Electric Light Orchestra – Discovery: #401 of best 1,000 albums ever!

Electric Light Orchestra - Discovery

So why is Electric Light Orchestra’s Discovery on this best 1,000 albums ever thing?

Electric Light Orchestra, or ELO, long floated around for me as “one of those ‘70s bands” where I kind of knew of them but didn’t directly connect them to anything specific.

Perhaps it was by way of getting into the outstanding “super group” The Traveling Wilburys (see related: The Traveling Wilburys, Vol. 1, #635 of best 1,000 albums ever) during the late ‘80s that I started to make the connection of, “Oh, there’s this Jeff Lynne guy who is in The Traveling Wilburys with these other super iconic musicians, and he’s also in that Electric Light Orchestra thing.

Soon after, I got hip to the ELO, and several of their songs are now among my favorites from the entire decade of the 1970s. “Don’t Bring Me Down,” off of Discovery, and “Mr. Blue Sky,” off of Out of the Blue from 1977,are chief among them.

As with much of Electric Light Orchestra’s material, “Don’t Bring Me Down” has a miraculous buoyancy and optimism to its sound, which I can fully imagine helped teens in the U.S., UK, and beyond get through those gloomy late ‘70s years. And “Don’t Bring Me Down” has a pleasing, relentless propulsion to it that I can’t get enough of.

It’s glorious late ‘70s power rock with the perfect amount of prog rock influence and Jeff Lynne’s exquisite craftsmanship deployed across the board. What’s not to like?

And on a quick note with relation to the “Don’t Bring Me Down” music video: let’s celebrate that very, very 1979 hair!

Both “Shine a Little Love” and “Last Train to London” do as effective job as I can think of in fusing rock and disco for a super exciting combination.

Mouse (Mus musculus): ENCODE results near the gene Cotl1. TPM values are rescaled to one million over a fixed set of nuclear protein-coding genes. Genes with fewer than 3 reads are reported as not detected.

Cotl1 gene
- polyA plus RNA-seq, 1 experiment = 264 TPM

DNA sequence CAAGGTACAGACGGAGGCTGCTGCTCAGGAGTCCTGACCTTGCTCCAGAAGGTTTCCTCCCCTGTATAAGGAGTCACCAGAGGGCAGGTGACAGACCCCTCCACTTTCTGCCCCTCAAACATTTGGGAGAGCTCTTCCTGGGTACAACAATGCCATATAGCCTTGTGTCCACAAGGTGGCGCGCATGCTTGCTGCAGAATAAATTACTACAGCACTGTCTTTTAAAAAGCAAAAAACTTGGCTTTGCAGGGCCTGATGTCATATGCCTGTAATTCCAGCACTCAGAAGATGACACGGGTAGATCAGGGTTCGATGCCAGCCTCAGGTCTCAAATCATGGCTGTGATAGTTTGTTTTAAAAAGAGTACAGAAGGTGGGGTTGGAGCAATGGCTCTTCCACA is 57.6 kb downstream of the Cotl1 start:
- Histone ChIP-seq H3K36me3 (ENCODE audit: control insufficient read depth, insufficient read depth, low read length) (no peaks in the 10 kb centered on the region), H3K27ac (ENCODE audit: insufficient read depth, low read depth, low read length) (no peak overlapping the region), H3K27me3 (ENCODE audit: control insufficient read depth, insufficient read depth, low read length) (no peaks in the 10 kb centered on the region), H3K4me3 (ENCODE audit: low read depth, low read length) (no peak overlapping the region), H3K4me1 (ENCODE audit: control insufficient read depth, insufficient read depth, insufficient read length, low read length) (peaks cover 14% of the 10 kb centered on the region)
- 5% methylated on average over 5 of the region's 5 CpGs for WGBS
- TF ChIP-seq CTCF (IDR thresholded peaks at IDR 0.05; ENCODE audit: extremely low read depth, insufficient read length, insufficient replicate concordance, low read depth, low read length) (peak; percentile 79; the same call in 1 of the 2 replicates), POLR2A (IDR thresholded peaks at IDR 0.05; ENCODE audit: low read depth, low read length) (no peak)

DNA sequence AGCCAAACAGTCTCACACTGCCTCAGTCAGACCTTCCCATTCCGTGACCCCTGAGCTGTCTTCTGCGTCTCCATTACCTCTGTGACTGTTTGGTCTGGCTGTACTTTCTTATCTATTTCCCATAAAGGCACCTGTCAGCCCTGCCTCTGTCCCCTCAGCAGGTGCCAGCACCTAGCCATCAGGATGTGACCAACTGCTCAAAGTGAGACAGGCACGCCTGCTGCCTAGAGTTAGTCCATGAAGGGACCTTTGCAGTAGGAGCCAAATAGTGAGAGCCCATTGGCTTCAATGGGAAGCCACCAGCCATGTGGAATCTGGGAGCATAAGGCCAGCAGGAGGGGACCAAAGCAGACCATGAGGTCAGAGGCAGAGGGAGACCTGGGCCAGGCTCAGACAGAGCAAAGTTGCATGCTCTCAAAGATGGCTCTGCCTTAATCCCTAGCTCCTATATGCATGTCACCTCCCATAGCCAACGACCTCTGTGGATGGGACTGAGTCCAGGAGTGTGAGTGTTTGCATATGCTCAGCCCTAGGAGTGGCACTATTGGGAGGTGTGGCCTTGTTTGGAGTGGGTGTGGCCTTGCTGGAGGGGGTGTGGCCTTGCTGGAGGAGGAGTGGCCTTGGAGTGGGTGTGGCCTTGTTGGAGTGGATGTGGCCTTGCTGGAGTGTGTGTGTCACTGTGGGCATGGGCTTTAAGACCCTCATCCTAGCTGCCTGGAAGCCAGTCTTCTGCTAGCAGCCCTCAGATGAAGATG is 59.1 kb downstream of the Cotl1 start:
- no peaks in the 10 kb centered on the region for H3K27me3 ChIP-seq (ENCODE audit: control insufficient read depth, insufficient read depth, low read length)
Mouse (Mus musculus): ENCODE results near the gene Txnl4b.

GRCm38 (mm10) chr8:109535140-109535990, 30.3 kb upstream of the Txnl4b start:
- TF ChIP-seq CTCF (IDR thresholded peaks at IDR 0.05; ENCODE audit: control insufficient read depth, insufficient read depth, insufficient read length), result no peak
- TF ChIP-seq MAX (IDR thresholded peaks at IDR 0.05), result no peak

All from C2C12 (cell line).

And “Need Her Love” is a lovely ballad with a very Paul McCartney-ish vibe.

Finally, don’t forget to check out the truly wild ELO collaboration did with Olivia-Newton John for the Xanadu soundtrack, #679 of the best 1,000 albums ever.

Personal stuff that’s somehow related to Electric Light Orchestra’s Discovery

Back in college, I became friends with a guy who everyone called Turgeon. His real name is Joe, but if anything he’d be called Turgeon or even Joey T.

Turgeon translates to Julien Turgeon, a famous hockey player who presumably our boy Joey T held great love for. Turgeon was also Joey’s rugby nickname*, which is one of the reasons why the nickname seemed to stick like glue.

* I played rugby as well – my nickname is the same as a minor character from The Simpsons. I’ll let you guess who!

I don’t recall ever talking to Turgeon about hockey, oddly enough, but he’s a hilarious guy with many interests, including pop culture, so of course that sopped up a great many of our conversations.

He also had a supernatural ability to “name that tune” in a scarily scanty number of notes. I recall one time we were at a pub – as we rugby players were wont to do… on occasion – and a song started playing. Literally a second passed and Turgeon said, “’Don’t Bring Me Down,’ ELO.”

I just find that kind of thing impressive.

Some stats & info about Electric Light Orchestra – Discovery

  • What kind of musical stylings does this album represent? Rock Music, British Bands, Album Rock, Progressive Rock, Disco
  • Rolling Stone’s greatest 500 albums ranking – not ranked!
  • All Music’s rating – 3 out of 5 stars
  • When was Discovery released? 1979
  • My ranking, the one you’re reading right now – #401 out of 1,000

Electric Light Orchestra’s Discovery on Spotify

A lyrical snippet from Electric Light Orchestra’s Discovery that’s evocative of the album in some way, maybe

I’ll tell you once more before I get off the floor: don’t bring me down.

What does the “best 1,000 albums ever” mean and why are you doing this?

Yeah, I know it’s audacious, a little crazy (okay, maybe a lot cray cray), bordering on criminal nerdery.

But here’s what it’s NOT: a definitive list of the Greatest Albums of All-Time. This is 100% my own personal super biased, incredibly subjective review of what my top 1,000 albums are, ranked in painstaking order over the course of doing research for nearly a year, Rob from High Fidelity style. Find out more about why I embarked on a best 1,000 albums ever project.